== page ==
The inquiry chairman said Mr Wild had been “very responsible” to alert security after forming the view that Abedi might “let a bomb off”.

“That was sadly all too prescient and makes all the more distressing the fact that no effective steps were taken as a result of the efforts made by Christopher Wild,” he added.

Sir John described the terror attack as a “wicked act inspired by distorted ideology of the so-called Islamic State”.

He said that the responsibility for the attack lies with Abedi and his younger brother Hashem, who was jailed for life for helping plan the atrocity, but his inquiry had to decide “whether more could and should have been done” to stop the bomber.

Manchester Arena bomber Salman Abedi

The retired High Court judge said he was “urged by everyone to avoid looking for scapegoats” and insisted he had “not looked to blame anyone”.

But he said where “individuals have fallen below the proper standard of carrying out their roles of protecting concertgoers I have said so”.

In response to the report, SMG said it was “committed to working with the inquiry to help the families of victims and survivors better understand the events of that evening, as well as look at the lessons learnt”.

The arena’s operator said it would be reviewing the findings and recommendations and “any additional actions we should take, we will take as we continuously challenge ourselves to be better”.

BTP Chief Constable Lucy D’Orsi said the force would be “carefully reviewing the findings”, and that it has been examining “procedures, operational planning and training since this dreadful attack took place in 2017”.

Greater Manchester mayor Andy Burnham said “all of the organisations involved on the night owe it to them to face up fully to Sir John’s findings, to take responsibility and make the changes needed to prevent others going through what they have been going through these last four years”.

“There are wider lessons for us all,” he said.

“It is sadly clear that the country was under-prepared for an attack of this nature outside London and that security arrangements at large-scale events were insufficient.”

Mr Burnham added that he was “encouraged” by the recommendation for an overhaul of the law on venue security and that the legislation would be known in the region as Martyn’s Law – after the campaigning by Martyn Hett’s mother.

The father of 29-year-old Martyn said his son had been “in the wrong place at the wrong time” and that the family’s lives had been “torn apart” by his death.

“We entrusted the lives of our loved ones to organisations who we believed had a duty of care to protect them,” said Paul Hett.

“This inquiry has rightly found that we were failed by them on every level.

“This atrocity should and could have been prevented, and 22 people would not have lost their lives.”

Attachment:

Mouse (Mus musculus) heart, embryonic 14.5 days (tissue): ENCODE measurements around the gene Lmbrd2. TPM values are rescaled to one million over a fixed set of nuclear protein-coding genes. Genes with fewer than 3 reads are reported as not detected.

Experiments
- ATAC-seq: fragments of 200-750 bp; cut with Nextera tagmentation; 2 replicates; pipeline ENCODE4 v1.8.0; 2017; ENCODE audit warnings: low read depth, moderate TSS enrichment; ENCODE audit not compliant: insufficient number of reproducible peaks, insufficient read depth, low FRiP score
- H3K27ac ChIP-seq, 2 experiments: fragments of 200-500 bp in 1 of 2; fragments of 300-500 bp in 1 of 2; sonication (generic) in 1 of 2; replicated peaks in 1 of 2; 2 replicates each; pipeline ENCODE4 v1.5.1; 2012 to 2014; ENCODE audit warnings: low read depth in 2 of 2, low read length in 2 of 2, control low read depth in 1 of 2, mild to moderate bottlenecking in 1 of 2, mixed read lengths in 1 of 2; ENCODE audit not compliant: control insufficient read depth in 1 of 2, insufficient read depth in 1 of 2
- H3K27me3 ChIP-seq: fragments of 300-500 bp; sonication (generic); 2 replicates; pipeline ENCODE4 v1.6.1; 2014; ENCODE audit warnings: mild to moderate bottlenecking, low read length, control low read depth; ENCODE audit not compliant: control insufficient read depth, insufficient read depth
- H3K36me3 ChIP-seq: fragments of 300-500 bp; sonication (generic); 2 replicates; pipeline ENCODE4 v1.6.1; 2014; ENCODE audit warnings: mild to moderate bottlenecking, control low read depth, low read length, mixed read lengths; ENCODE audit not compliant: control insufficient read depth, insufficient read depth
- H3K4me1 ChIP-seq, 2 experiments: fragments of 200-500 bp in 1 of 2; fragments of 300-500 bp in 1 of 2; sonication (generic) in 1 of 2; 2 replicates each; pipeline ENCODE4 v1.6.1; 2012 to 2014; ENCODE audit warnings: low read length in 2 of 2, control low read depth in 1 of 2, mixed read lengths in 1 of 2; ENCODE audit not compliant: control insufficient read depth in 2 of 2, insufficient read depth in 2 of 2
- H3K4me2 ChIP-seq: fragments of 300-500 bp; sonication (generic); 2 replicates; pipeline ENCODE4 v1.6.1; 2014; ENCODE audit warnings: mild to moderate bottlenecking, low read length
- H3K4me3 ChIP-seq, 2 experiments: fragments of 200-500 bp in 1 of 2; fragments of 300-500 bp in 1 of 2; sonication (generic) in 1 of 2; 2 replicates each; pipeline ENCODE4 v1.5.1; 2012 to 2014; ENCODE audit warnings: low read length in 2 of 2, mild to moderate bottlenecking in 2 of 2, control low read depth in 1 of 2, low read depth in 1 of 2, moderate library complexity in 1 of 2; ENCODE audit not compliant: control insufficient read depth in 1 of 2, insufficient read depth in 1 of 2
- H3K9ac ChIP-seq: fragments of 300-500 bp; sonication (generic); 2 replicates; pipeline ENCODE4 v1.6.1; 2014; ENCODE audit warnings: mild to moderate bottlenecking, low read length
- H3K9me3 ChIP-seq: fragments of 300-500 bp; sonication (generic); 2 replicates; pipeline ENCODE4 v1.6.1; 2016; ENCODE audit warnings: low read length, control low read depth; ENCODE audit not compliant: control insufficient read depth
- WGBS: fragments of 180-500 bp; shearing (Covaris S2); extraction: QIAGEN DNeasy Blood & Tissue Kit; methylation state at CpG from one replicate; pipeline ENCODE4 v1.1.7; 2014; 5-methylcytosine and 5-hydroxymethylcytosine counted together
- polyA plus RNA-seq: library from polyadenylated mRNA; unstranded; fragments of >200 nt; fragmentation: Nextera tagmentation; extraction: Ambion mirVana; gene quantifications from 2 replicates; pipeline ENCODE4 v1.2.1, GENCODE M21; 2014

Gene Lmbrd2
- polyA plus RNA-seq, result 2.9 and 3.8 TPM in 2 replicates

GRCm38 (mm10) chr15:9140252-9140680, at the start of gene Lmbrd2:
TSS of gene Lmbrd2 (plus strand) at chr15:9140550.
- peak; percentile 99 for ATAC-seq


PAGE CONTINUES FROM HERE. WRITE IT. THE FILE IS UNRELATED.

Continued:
The inquiry’s report is the first of three being published in the coming months.

A further report will follow on the emergency response and the experience of each of those who died, and finally an analysis of whether the atrocity committed by Abedi could have been prevented.

Analysis: Learning from mistakes of Manchester Arena attack can be its legacy

By Tom Parmenter, north of England correspondent

The responsibility for the Manchester bomb lies with the 22-year old who detonated it and his younger brother who helped build it. That’s not in doubt.

The point of understanding what happened and what went wrong is to ensure something meaningful and tangible can come from the horrific night in May 2017 that is seared into the collective memory of this city.

Taken together, the series of security lapses on the night of the attack mean that, in the inquiry chairman’s view, it is “highly likely” lives could have been saved.

The suicide bomber would still probably have detonated his bomb – but if the security operation had done its job, he would have been monitored while acting suspiciously and potentially challenged.

Had police officers been in the foyer, as per their orders, it would have been them being alerted by a member of the public rather than poorly trained security teams who had radios that failed them.

Arena management could have closed the doors so that fewer people would have been in the foyer where he ultimately detonated the device at 10:31pm.

The word “if” is used repeatedly throughout today’s report.

Sadly nothing changes the hard facts of what happened over four years ago. It is through truly learning from the mistakes that contributed to the 22 deaths, and the appalling injuries people suffered, that can be the legacy of the attack.

It is the least that the victims of the cowardly terrorist deserve.